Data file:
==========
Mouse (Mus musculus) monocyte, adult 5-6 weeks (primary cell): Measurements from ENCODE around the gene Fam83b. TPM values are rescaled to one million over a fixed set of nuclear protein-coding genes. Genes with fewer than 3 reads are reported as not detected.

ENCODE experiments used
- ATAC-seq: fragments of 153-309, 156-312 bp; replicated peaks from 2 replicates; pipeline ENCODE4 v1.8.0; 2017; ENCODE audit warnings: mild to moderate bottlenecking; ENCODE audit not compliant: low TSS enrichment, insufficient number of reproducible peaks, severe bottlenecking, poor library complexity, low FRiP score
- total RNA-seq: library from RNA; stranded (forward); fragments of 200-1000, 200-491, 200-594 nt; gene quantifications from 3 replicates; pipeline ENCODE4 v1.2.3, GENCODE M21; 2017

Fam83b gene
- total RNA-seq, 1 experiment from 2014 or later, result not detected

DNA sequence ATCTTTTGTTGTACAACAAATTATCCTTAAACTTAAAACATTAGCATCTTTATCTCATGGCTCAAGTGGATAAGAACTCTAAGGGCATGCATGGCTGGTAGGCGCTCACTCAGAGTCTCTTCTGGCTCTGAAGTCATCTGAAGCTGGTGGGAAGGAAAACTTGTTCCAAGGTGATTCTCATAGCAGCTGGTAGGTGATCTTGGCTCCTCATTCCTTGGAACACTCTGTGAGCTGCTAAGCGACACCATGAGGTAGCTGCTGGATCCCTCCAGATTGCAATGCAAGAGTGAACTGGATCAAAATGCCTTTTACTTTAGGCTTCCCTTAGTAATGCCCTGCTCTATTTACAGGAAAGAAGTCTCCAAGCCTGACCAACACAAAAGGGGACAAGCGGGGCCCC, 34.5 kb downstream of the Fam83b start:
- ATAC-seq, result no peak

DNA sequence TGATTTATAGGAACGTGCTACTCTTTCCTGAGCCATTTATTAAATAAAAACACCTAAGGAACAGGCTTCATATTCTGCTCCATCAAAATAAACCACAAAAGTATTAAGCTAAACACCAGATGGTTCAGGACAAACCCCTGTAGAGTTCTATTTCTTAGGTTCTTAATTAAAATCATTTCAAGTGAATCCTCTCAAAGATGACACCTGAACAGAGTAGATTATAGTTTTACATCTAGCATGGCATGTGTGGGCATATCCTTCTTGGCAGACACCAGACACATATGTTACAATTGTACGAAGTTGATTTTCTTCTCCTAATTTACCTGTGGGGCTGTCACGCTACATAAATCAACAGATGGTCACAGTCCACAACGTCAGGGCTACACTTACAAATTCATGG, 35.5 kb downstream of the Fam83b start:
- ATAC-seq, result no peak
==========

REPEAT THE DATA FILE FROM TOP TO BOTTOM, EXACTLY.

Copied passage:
Mouse (Mus musculus) monocyte, adult 5-6 weeks (primary cell): Measurements from ENCODE around the gene Fam83b. TPM values are rescaled to one million over a fixed set of nuclear protein-coding genes. Genes with fewer than 3 reads are reported as not detected.

ENCODE experiments used
- ATAC-seq: fragments of 153-309, 156-312 bp; replicated peaks from 2 replicates; pipeline ENCODE4 v1.8.0; 2017; ENCODE audit warnings: mild to moderate bottlenecking; ENCODE audit not compliant: low TSS enrichment, insufficient number of reproducible peaks, severe bottlenecking, poor library complexity, low FRiP score
- total RNA-seq: library from RNA; stranded (forward); fragments of 200-1000, 200-491, 200-594 nt; gene quantifications from 3 replicates; pipeline ENCODE4 v1.2.3, GENCODE M21; 2017

Fam83b gene
- total RNA-seq, 1 experiment from 2014 or later, result not detected

DNA sequence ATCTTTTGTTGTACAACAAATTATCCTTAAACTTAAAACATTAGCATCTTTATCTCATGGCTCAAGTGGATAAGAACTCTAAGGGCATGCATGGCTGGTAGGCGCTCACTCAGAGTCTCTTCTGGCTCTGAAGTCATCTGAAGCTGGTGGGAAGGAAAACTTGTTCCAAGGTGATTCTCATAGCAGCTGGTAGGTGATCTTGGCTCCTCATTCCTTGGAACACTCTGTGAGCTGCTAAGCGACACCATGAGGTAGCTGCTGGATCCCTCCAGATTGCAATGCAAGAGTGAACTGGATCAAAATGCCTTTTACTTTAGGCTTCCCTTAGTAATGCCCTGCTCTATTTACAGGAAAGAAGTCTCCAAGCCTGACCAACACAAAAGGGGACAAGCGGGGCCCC, 34.5 kb downstream of the Fam83b start:
- ATAC-seq, result no peak

DNA sequence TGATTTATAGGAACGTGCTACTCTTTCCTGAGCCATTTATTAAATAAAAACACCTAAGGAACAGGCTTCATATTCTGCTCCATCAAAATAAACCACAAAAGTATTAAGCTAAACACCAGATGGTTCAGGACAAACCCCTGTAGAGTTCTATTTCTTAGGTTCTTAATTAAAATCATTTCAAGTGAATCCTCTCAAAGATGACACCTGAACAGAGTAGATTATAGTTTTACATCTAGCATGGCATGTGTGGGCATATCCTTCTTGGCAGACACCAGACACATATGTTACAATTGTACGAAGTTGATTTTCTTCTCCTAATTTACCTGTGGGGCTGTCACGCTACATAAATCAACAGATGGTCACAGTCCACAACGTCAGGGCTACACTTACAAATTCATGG, 35.5 kb downstream of the Fam83b start:
- ATAC-seq, result no peak